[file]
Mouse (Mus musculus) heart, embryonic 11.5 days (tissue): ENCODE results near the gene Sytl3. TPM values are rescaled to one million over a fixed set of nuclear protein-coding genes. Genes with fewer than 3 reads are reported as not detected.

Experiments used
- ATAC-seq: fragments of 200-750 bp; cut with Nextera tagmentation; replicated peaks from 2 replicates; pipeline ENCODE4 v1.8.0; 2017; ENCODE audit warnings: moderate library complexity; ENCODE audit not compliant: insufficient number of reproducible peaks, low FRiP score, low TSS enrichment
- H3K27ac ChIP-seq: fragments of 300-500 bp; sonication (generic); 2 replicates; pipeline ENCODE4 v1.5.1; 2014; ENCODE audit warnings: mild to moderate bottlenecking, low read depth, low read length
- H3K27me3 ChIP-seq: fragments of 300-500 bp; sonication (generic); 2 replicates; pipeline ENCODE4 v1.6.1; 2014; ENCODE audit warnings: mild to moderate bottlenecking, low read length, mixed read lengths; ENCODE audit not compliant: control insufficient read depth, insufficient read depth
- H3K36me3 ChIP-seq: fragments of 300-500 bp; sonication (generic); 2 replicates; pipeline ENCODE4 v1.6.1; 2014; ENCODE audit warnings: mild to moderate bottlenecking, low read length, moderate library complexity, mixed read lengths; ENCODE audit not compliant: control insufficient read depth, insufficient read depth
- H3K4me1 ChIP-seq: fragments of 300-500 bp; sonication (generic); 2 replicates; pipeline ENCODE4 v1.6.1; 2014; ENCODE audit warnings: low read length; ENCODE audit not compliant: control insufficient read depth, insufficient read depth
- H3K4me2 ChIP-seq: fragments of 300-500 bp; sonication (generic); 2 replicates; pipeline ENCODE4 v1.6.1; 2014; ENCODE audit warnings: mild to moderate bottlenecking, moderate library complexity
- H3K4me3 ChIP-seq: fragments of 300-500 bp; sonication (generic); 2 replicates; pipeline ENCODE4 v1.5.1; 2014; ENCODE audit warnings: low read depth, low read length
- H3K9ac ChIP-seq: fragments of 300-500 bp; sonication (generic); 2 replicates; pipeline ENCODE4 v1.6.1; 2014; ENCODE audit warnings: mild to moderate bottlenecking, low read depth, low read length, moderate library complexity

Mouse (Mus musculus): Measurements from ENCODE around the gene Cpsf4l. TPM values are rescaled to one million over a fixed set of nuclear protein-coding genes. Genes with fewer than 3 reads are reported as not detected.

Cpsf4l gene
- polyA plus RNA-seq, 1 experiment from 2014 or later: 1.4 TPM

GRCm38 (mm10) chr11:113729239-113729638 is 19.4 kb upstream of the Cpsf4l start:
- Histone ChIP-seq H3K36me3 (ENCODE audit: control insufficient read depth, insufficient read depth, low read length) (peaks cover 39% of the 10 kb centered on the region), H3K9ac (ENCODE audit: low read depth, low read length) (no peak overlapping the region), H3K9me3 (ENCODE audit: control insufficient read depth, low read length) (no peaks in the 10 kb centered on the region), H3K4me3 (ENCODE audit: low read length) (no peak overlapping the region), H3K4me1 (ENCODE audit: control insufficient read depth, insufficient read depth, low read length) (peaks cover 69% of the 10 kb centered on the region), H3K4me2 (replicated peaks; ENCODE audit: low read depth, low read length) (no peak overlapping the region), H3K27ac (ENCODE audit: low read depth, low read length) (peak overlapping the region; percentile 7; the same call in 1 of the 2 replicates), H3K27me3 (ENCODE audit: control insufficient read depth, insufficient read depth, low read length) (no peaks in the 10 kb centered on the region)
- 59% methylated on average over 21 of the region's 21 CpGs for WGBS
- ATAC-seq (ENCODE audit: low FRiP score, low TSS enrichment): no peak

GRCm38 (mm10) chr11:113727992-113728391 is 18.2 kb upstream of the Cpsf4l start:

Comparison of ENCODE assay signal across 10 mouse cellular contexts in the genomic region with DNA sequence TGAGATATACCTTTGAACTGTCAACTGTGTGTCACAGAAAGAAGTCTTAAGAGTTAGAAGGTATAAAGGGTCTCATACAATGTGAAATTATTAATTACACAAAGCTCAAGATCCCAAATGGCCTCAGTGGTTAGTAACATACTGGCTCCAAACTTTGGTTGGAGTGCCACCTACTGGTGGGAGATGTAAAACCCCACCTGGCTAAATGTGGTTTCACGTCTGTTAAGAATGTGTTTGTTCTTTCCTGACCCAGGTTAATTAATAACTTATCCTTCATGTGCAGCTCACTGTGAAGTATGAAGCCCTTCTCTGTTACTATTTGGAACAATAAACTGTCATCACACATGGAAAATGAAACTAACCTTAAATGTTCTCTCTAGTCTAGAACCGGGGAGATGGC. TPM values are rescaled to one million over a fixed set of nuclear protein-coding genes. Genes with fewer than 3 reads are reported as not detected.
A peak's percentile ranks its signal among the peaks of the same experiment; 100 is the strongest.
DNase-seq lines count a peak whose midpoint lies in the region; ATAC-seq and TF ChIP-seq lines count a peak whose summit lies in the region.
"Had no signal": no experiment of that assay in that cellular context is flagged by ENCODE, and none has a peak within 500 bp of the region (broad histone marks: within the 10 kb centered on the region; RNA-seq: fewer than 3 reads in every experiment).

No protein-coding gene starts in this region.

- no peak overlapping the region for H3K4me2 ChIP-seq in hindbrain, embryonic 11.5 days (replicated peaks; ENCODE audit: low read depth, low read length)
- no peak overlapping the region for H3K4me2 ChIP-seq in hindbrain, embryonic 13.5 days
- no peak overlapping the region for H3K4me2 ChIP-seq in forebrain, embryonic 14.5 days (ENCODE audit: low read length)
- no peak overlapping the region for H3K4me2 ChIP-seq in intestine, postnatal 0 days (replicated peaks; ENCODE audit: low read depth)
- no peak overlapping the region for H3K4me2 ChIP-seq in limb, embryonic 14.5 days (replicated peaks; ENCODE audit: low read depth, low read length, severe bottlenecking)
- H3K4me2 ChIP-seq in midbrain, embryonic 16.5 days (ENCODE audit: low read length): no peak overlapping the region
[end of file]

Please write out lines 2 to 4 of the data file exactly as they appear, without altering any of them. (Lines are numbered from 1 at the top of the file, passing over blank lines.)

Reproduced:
Experiments used
- ATAC-seq: fragments of 200-750 bp; cut with Nextera tagmentation; replicated peaks from 2 replicates; pipeline ENCODE4 v1.8.0; 2017; ENCODE audit warnings: moderate library complexity; ENCODE audit not compliant: insufficient number of reproducible peaks, low FRiP score, low TSS enrichment
- H3K27ac ChIP-seq: fragments of 300-500 bp; sonication (generic); 2 replicates; pipeline ENCODE4 v1.5.1; 2014; ENCODE audit warnings: mild to moderate bottlenecking, low read depth, low read length